Color is what sales ceramics.
Okay, I lied. Shape is more important.
But color is very important and is used under-glaze, over-glaze and in-glaze. If the color sinks deep into the glaze on firing, the process is called in-glaze.
Many manufacturers use pad printing or silk screening to apply colors and enamels to bisk or glazed ware. Stamping, bulbing, and hand painting are also used. Go to http://www.ceramicindustry.com/CDA/ArticleInformation/features/BNP_Features_Item/0,2710,8117,00.html for more information on specific decorating processes.
Some stains are more reactive than others. Iron and manganese compounds tend to be so. Sometimes a frit is added to the stain to increase the reaction with the body or glaze. Stains may be encapsulated. This is true of cadmium colors, for example, that are tied up in zirconium silicates. This prevents leaching of the cadmium from food ceramics. Grinding can destroy the encapsulation.
If the stain is made into a paint, as is the common method, it is called enamel.
Stains can also be applied in powder form. With tile, a binder pattern is silk screened onto the ceramic. Then stain or colored frit in powder form is dusted onto the tile and shaken off. When the ceramic is fired, the binder pattern is reproduced in color.
Hand painting is another method for applying color. It can be automated. Remember that bond signers on Wall Street in New York sign fifty or more bonds at a time. The movement of a painters hand can be recorded and then transmitted repeatedly to servo motors that drive the brushes that do the actual painting. They can even wipe the brush.
Bulbing can also be easily automated. (Well, maybe not that easy. It took some engineering for us to do it in two of the companies I worked. )
The Inkjet process can be used to apply colors but there are restrictions as to the amount of color that can be deposit. At least, that is what I last heard. The British Ceramic Research Association (BCRA) has put a lot of effort into this area so there may be advances.
The many variations in color formulations, and also in the application processes, can lead to defect generation. That’s what manufacturers don’t want. However, once a problem is resolved in a process, it usually doesn’t come up again.
For example, say that a formulation error in the color causes crawling, faint or off color, running, etc. Correcting the formula eliminates the problem forever (usually).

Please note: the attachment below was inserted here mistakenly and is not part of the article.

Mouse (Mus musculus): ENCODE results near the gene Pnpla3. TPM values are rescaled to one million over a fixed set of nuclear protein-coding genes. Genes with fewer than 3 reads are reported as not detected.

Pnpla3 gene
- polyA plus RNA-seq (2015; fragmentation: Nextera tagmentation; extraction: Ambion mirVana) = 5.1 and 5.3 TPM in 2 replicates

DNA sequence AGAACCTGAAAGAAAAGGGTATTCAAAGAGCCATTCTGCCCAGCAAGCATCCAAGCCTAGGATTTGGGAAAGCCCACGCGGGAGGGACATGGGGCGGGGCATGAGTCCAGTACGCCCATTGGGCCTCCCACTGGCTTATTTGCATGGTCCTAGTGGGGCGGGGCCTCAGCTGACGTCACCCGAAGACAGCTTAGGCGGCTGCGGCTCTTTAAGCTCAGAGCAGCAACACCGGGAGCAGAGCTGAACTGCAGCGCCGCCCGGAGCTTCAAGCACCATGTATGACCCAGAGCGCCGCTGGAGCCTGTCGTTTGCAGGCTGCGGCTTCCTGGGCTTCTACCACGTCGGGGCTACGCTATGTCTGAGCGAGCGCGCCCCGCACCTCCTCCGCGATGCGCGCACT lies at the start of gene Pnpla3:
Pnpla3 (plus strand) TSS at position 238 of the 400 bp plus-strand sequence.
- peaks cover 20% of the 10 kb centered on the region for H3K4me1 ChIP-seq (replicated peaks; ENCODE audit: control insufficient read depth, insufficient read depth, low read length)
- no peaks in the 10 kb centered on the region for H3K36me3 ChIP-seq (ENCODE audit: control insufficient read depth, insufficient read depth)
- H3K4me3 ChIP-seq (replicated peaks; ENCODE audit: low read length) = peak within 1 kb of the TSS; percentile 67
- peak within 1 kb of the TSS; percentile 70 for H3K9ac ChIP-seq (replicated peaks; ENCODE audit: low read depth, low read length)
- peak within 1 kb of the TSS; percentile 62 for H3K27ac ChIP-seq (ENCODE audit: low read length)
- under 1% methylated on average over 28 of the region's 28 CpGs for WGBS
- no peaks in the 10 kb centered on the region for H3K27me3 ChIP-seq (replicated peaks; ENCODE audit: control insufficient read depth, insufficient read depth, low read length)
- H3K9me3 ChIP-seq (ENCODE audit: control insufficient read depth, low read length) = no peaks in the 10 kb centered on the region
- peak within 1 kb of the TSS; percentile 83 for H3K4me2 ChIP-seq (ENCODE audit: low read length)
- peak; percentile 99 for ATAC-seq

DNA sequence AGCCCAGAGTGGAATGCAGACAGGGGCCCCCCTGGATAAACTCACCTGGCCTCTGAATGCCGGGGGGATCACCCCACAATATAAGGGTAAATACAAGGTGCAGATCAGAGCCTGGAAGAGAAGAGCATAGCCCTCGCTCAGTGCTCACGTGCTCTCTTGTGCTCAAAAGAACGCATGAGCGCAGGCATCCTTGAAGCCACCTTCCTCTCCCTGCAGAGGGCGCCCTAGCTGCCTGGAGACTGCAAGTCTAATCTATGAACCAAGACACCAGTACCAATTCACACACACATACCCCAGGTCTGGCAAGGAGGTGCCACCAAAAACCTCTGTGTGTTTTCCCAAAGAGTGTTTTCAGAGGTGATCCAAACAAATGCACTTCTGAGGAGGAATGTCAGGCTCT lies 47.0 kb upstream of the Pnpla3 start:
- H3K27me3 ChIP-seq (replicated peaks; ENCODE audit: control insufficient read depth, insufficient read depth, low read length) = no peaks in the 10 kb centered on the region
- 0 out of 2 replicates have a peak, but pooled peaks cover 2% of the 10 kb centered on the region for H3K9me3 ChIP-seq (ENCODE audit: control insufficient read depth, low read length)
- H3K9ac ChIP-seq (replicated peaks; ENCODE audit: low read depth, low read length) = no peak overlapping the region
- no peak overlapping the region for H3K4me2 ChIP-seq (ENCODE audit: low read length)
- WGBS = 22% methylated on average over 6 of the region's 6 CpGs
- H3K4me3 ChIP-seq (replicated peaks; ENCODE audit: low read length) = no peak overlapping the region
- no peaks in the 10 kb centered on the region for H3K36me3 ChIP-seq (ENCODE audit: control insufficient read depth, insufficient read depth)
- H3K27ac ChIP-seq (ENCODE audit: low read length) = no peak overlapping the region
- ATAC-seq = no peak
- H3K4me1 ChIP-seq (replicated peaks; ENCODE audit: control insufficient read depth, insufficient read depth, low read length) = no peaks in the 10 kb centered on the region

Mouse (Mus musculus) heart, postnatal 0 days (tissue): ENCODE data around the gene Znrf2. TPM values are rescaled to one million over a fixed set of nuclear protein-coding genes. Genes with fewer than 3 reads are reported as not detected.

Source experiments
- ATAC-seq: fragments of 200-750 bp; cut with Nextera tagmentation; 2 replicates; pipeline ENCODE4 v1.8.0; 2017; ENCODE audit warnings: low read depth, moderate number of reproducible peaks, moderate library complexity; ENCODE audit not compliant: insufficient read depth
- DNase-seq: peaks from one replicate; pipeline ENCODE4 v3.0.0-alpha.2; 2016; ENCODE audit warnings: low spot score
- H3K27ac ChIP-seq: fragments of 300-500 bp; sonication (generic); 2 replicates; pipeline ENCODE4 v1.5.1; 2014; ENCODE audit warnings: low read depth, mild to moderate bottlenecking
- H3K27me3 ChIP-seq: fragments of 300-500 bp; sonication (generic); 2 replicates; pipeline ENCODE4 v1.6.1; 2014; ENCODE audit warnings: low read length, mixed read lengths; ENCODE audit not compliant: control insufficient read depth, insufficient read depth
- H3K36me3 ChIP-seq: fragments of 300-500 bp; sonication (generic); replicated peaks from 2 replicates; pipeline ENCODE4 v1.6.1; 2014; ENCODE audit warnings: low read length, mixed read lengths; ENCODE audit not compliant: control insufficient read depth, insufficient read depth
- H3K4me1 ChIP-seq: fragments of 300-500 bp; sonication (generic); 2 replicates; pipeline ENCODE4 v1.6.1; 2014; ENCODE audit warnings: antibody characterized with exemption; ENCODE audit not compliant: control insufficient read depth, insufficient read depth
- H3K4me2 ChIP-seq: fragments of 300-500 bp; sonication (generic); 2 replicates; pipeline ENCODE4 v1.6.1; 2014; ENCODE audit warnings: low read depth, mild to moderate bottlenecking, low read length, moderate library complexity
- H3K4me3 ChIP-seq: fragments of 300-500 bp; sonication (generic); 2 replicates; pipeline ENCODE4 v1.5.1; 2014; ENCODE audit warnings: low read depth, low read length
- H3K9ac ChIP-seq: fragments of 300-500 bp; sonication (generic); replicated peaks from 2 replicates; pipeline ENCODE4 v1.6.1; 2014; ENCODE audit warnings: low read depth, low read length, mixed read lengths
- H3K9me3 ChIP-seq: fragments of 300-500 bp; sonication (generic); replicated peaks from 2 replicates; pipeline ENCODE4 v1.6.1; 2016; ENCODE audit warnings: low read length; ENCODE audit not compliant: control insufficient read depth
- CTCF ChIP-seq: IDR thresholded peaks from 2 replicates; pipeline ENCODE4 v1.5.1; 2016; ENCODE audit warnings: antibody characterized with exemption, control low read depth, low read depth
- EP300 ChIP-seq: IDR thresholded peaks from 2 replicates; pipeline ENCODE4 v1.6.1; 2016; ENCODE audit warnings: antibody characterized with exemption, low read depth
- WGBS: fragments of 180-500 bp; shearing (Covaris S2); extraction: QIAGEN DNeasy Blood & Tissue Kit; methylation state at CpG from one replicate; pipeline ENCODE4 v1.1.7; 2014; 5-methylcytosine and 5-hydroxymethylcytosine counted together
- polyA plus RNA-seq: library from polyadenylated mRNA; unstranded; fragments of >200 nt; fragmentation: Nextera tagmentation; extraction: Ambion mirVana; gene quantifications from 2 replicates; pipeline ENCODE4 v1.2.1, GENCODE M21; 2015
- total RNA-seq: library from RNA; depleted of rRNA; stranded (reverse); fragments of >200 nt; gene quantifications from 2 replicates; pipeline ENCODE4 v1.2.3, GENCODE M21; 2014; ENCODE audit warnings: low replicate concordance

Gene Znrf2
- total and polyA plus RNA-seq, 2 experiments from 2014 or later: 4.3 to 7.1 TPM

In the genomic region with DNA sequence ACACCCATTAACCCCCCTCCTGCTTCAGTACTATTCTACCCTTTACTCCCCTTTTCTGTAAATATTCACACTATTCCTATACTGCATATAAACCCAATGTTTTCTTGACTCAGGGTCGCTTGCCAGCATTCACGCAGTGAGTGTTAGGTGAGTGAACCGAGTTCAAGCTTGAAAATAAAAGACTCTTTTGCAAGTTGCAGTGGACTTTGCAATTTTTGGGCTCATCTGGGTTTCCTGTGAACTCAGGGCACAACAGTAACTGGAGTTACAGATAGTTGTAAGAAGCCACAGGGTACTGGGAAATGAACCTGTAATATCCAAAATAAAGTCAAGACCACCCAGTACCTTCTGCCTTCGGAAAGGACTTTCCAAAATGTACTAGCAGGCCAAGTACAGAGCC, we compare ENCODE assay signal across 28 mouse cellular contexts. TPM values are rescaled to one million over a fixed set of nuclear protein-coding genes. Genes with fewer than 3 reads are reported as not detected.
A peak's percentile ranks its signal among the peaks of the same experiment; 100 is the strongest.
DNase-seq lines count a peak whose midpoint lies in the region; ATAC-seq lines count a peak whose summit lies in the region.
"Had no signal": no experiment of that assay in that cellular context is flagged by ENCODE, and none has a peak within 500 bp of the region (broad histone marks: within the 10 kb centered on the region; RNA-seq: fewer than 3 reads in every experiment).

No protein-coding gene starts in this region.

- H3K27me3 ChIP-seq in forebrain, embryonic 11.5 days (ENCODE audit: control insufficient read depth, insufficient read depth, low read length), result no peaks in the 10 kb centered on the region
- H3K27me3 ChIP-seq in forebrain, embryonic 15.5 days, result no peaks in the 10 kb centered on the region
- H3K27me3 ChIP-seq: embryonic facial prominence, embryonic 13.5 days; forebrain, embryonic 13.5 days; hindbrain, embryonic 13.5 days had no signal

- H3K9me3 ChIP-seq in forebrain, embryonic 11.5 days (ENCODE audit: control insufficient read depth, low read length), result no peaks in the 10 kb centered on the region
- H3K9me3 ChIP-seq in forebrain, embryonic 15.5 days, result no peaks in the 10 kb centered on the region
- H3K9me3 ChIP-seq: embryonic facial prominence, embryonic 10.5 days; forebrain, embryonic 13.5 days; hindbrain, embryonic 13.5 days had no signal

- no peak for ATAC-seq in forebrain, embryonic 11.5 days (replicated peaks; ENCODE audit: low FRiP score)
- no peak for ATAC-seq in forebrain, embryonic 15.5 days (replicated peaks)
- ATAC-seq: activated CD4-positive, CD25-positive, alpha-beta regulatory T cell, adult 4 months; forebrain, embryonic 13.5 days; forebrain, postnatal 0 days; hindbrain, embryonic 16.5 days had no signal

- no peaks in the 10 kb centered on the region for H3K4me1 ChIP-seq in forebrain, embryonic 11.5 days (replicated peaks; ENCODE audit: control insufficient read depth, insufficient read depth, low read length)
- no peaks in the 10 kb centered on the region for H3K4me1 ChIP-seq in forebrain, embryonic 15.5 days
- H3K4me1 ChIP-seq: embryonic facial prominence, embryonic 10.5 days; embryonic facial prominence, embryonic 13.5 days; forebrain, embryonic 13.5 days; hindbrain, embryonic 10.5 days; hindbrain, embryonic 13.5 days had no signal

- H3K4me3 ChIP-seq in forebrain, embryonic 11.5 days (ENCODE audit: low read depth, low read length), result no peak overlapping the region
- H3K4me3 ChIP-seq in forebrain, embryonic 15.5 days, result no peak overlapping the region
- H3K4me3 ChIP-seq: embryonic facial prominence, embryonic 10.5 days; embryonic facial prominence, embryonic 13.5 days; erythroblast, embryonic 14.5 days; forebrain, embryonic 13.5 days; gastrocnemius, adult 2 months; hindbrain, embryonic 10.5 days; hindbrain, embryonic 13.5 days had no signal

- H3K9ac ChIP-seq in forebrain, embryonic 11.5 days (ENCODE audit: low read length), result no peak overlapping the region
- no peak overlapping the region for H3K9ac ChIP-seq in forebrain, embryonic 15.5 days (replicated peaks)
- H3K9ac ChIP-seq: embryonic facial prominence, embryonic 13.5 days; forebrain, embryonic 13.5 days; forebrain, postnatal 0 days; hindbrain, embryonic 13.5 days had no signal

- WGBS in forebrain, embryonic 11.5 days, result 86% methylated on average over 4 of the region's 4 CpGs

Close control parameters must be adhered to by both the color supplier and the customer. Color meters are not always the complete answer. I preferred to use printed color standards (like you see at the paint store except the chips are much larger and there are a lot more of them. )
After instituting this, the design department could just give us the color number which we could match without argument. Most people have eyes that are more color discriminatory than any color meter. That’s the reason why some scientists believe in God.
Colors can be purchased in enamel form so that little or no preparation is needed at the factory. Often, the pigments are purchased and then frits and binders are added as needed at the factory.
The particle size of the prepared enamel must be controlled as must the specific gravity and the viscosity. A hand painter can adjust for variations in these properties but a machine can not.
Note that in continous operations the enamel must be checked often enough as to not let specific gravity and viscosity parameters vary.
Drying is the usual process before firing. However, some enamel can be cured much faster by using ultraviolet light. You must purchase the u. v. light-sensitive resins. Infrared lights can dry regular enamel. Burner heat perhaps from radient burners may be required in automated enameling and glazing lines.
Enameling on decaled ware requires skilled workers or precise machinery. Errors are easily corrected before firing. The enamel can be removed and you can start over. After firing, forget it!
Enamels are usually fired on decal or glazed ware in a 1-3 hour cycle.
I didn’t mention that stains can be applied to green ware by stamping, bulbing, or hand painting.
Well, I'm old and I forgot.
John T. Jones, Ph. D. (firstname.lastname@example.org, a retired VP of R&D for Lenox China, is author of detective & western novels, nonfiction (business, scientific, engineering, humor), poetry, etc. Former editor of Ceramic Industry Magazine, Jones is Executive Representative of International Wealth Success. He calls himself “Taylor Jones, the hack writer. "
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